Childhood can feel choppy when viewed through adult eyes.
Partly remembered scenes sway into our minds, tempered by time and experience, passing swift as bubbles in the air.
A series of flashbacks, with hints of holy moments in the everyday.
Although we may have failed to see them as such.
I find my own memories lurch from dark to light with few shades of grey in-between.
Truth is.. much of it was painful for me, and some of it was magical.
I lived a lot in my head. I was the child encouraged to stop day-dreaming, look where she was going, wake up and focus on the here and now.
But I preferred the safety of being elsewhere, the endless escape into another reality.
Those were days when I hid myself in books, weaved stories, penned poetry and kept them hidden from prying adult eyes.
Their potential criticism and scorn were more than my sensitive soul could bear.
Now, as I write regularly and openly in a public place, those secretive days seem long gone.
And all it takes is a writing prompt, words I hear or read, a sense or sight to transport me back to the past.
So today I’m sharing from the prompt:“A surreal childhood experience” from ‘Spin:Taking Your Creativity to the nth Degree’ by Claire Burge, and I hope you’ll enjoy this story which emerged:
“We bounced around like loose luggage in our morris minor traveller. Just enough room to sit, eat, sleep or play.
We had a panoramic view of other motorists and a squidgy sideways view of the route unfolding before us. It was the longest journey of our lives so far as we wend our way to Wales.
Some of it passed in a hazy, dream filled blur as scenery flashed by. Most of it was spent in sisterly squabbling, sucking sweets and shuffling to get comfy.
Eventually we arrived at our destination, opened tired eyes and drank in the scenery.
Thick stone walls encased a house of many stairs to scramble up and stumble down.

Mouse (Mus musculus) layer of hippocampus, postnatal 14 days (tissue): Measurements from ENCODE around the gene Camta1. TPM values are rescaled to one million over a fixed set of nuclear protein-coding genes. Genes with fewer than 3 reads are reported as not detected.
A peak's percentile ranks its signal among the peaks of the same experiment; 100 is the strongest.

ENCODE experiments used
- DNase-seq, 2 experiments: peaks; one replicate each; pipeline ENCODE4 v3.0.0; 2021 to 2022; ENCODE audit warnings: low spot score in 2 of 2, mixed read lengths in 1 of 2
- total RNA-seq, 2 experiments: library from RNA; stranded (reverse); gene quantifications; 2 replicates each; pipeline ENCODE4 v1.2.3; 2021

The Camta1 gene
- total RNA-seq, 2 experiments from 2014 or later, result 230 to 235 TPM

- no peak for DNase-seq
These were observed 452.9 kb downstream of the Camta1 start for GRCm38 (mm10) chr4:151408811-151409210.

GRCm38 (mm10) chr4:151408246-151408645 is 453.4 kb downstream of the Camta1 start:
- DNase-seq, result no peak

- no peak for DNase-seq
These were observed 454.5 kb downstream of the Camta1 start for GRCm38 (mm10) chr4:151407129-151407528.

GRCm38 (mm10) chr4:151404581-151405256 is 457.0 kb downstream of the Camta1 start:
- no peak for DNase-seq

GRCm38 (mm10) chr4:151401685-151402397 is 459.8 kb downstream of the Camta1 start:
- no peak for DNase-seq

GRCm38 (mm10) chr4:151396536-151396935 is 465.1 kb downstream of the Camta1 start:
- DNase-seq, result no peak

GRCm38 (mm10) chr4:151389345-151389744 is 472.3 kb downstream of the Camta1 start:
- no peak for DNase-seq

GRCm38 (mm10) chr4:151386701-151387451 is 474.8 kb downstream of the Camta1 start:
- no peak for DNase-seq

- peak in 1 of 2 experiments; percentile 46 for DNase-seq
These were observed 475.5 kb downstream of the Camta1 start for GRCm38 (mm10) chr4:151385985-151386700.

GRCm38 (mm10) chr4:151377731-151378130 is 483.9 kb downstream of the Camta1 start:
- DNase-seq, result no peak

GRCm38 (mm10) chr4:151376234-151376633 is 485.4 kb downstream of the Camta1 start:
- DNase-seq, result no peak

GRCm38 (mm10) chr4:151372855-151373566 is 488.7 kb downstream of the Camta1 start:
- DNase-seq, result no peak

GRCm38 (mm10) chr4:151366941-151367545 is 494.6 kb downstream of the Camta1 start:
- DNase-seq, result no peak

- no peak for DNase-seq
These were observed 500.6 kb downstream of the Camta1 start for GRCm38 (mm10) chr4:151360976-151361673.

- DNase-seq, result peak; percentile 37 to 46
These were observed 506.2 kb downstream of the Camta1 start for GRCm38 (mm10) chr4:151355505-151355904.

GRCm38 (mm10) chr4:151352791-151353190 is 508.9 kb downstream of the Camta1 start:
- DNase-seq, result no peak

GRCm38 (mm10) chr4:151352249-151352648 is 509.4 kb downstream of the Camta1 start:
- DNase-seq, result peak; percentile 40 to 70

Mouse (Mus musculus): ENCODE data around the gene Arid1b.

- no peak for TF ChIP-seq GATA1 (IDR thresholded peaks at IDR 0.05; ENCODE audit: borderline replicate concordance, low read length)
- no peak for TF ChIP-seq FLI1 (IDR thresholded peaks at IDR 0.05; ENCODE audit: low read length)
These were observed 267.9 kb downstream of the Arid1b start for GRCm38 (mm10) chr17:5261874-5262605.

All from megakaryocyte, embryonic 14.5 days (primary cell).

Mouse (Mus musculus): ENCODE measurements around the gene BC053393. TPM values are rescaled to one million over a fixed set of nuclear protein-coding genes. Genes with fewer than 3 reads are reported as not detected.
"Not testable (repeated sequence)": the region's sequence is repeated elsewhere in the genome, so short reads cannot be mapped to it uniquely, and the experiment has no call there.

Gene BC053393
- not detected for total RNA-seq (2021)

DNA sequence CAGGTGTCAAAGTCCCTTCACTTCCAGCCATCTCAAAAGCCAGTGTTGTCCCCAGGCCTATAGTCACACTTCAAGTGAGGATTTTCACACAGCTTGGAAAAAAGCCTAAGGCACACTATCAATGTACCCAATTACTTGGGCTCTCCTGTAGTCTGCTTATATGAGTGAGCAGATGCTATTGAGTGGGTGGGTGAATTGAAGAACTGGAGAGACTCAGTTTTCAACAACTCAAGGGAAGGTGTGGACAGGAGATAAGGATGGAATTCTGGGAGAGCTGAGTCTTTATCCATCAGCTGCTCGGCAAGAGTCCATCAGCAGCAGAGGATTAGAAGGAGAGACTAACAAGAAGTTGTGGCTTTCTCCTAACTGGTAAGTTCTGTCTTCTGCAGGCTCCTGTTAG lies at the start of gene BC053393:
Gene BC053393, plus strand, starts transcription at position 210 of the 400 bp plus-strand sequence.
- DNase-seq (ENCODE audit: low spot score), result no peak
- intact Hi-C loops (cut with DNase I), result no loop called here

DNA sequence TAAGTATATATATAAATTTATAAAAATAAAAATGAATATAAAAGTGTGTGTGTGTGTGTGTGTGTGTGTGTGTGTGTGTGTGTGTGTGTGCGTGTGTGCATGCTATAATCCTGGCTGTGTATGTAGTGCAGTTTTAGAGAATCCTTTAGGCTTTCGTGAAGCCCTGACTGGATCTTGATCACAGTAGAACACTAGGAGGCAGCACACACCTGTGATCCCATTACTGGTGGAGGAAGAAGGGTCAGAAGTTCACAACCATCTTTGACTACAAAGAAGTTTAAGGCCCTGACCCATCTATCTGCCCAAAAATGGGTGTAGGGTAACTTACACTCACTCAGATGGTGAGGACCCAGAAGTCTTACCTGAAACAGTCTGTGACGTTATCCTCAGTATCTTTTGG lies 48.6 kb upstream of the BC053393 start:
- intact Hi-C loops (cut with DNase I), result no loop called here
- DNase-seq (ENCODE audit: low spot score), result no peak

The witch-woman looming by the front door was revealed to be a long-distant great-aunt. Her brillo pad hair and odd attire perfectly in keeping with the strange house she dwelt in.
Draped in a long, moth-eaten cardigan, dressed in tweed, she grinned at our speechless faces.
We were frightened and entranced in turns. Ate porridge with salt in and cream on top. Clambered over concrete hills where streets rose and fell, and over mossy green banks, our little legs tiring with each tread.
And one night we stayed outside in inky blackness lit with a smattering of stars. Warmly wrapped in blankets, we were warned to be as still and quiet as we could.
Suddenly, a snowy-white creature swooped and curved before us with its staring saucer-eyes, feathery coat and sharp talons. Owls only came out at night. This was their playground.
We gasped and clung together, our own eyes wide with astonishment.
Watched others gathering and breaking off to fly toward yawning jar of barn with its beacon of beckoning light, ready to be swallowed whole within.
My eyes transfixed by flight and flurry and feathers filling my vision as I gazed rapt at these ungainly angels, creatures of the night.
I’d already had visions at home as I lay to grass, soaking in God’s blue canopy with angels floating in my eyes.
But the solidity of these owls, although scarily unreal, was no less an encounter with heavenly beings in my mind.
God speaks in myriad ways and I sensed His (as yet unknown) voice calling me to pay attention, to mark the moment in my memories.
And as heaven beamed down in a silvery moon wrapping me in its welcoming rays, my senses became newly awakened to mystery beyond myself, to wonder, to encounter.”
This recollection means a lot to me because life holds rich potential for seeing and sensing holy moments in the everyday for those with eyes open to them.
The longer I live the more I crave to capture the good, hold memories close and sense God’s hand at work through all I may encounter.
Over to you:
Have you experienced what seem like holy moments in the everyday?
Perhaps you have a childhood memory that echoes mine, or another you’d like to share?
Or maybe you’ve had a childhood experienced re-framed for you as you’ve reflected on it?
Please feel free to join the conversation in the comments below.